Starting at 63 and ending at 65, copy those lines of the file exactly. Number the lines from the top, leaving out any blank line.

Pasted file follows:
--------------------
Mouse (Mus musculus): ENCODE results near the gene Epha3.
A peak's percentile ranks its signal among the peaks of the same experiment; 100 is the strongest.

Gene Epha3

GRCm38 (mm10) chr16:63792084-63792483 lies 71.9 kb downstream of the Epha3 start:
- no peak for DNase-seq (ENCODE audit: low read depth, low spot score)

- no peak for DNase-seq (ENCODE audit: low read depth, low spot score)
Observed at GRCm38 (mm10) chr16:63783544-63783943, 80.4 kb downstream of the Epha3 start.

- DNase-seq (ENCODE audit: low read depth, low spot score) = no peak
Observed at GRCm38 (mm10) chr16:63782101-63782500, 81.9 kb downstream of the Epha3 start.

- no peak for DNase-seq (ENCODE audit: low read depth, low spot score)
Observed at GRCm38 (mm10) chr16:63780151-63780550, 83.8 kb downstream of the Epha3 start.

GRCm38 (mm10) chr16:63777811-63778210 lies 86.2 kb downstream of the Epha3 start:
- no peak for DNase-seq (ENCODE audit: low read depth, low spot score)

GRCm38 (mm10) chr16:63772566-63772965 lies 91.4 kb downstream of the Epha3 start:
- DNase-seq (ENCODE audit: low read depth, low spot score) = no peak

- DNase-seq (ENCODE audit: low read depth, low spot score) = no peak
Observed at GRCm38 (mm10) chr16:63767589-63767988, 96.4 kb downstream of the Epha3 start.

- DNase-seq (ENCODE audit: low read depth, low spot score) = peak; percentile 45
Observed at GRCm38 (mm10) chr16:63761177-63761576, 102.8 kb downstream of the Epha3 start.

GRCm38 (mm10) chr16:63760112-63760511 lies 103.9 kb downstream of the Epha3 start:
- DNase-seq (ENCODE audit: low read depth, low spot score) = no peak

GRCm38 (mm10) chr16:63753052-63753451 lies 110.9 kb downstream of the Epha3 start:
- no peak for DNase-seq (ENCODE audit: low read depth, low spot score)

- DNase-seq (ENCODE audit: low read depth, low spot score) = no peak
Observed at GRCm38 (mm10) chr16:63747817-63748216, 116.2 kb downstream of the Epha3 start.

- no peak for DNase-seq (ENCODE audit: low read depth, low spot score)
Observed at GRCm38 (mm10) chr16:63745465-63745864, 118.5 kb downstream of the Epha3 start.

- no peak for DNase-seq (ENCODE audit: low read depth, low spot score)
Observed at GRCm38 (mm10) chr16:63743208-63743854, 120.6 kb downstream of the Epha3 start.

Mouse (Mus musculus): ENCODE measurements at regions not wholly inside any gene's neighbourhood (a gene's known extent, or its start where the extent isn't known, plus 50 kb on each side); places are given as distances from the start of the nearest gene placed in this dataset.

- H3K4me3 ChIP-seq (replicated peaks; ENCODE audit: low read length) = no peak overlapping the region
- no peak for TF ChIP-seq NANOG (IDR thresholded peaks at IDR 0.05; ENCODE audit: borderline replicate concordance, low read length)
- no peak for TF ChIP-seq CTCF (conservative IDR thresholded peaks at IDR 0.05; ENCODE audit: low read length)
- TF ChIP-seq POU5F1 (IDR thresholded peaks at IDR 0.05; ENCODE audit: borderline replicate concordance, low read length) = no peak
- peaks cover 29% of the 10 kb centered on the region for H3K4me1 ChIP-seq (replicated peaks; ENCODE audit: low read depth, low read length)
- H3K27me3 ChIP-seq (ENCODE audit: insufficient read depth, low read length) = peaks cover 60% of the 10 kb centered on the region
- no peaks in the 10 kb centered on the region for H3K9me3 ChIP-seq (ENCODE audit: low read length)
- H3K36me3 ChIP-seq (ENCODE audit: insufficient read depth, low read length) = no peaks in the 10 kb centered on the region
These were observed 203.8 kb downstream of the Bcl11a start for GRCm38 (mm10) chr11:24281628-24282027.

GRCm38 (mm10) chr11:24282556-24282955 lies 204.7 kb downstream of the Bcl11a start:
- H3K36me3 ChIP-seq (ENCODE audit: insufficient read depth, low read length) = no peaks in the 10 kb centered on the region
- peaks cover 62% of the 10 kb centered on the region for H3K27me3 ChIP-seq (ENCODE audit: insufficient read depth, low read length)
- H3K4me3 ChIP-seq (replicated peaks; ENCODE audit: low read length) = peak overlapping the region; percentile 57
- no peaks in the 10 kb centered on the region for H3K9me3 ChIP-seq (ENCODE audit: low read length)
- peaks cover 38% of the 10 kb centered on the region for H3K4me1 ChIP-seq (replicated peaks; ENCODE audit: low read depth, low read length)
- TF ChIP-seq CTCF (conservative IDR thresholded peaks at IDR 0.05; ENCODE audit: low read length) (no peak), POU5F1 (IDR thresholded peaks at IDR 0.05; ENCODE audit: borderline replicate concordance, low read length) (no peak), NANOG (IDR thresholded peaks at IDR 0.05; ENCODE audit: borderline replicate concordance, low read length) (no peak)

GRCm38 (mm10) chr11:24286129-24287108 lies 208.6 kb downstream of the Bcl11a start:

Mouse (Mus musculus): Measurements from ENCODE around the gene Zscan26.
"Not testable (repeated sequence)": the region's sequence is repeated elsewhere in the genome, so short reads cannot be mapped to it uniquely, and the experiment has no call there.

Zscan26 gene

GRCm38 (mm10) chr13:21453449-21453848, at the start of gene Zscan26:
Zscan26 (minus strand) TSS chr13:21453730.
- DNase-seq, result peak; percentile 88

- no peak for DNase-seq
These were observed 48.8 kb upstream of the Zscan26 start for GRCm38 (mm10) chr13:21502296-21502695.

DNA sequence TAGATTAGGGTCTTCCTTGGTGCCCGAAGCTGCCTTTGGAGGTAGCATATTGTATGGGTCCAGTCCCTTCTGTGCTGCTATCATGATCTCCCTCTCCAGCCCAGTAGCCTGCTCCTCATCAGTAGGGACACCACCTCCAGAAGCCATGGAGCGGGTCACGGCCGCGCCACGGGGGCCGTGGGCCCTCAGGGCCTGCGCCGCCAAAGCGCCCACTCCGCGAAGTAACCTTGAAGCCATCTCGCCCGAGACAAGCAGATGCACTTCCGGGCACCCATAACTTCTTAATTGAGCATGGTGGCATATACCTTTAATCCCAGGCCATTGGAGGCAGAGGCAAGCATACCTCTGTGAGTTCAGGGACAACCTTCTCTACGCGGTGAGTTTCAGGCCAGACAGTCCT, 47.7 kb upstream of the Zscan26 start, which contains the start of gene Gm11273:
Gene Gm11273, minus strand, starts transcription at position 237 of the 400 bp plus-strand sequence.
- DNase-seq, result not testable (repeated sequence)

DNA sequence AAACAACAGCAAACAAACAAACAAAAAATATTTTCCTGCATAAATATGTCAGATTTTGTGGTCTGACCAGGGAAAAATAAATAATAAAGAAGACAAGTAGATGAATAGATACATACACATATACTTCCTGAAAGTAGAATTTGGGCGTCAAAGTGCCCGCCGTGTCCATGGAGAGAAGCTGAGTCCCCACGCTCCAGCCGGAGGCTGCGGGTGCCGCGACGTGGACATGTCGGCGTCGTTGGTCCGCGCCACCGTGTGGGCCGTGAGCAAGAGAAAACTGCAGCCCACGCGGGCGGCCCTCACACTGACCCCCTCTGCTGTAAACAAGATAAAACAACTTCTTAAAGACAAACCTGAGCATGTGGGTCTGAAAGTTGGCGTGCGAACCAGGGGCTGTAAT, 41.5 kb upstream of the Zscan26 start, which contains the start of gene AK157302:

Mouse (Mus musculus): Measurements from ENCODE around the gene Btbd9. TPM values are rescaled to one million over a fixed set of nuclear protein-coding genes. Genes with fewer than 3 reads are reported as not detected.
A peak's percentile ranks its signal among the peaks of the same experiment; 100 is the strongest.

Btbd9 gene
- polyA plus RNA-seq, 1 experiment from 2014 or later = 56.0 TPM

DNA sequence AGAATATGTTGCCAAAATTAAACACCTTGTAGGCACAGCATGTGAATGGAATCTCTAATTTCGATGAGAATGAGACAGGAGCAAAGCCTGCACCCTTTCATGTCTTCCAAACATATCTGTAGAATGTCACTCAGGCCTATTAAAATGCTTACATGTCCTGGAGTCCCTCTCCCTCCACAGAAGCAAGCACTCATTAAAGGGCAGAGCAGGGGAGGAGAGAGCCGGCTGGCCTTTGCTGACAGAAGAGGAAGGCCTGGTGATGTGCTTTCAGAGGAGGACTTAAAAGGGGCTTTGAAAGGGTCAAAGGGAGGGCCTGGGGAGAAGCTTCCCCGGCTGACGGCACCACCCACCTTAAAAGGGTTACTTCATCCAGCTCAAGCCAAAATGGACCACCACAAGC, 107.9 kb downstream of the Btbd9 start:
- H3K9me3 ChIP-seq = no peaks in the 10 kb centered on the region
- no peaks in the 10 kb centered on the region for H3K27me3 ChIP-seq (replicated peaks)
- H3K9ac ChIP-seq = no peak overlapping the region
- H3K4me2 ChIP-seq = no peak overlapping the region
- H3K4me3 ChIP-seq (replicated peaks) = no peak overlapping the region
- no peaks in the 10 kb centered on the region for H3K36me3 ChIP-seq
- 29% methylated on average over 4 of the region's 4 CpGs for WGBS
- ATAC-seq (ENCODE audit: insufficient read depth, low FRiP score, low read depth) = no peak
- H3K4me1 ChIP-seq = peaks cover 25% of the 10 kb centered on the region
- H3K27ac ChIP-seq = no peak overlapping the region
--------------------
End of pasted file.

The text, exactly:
- polyA plus RNA-seq, 1 experiment from 2014 or later = 56.0 TPM

DNA sequence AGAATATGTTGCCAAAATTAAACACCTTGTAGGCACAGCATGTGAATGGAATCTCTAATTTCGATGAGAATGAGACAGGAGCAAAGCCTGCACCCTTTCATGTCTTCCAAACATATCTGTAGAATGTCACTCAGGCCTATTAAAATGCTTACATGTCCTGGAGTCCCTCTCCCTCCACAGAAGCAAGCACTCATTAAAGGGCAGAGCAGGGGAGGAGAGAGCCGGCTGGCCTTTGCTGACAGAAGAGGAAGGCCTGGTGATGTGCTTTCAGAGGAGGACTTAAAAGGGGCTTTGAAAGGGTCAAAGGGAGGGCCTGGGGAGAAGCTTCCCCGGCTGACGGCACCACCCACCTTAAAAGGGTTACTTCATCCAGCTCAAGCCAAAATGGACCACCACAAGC, 107.9 kb downstream of the Btbd9 start:
- H3K9me3 ChIP-seq = no peaks in the 10 kb centered on the region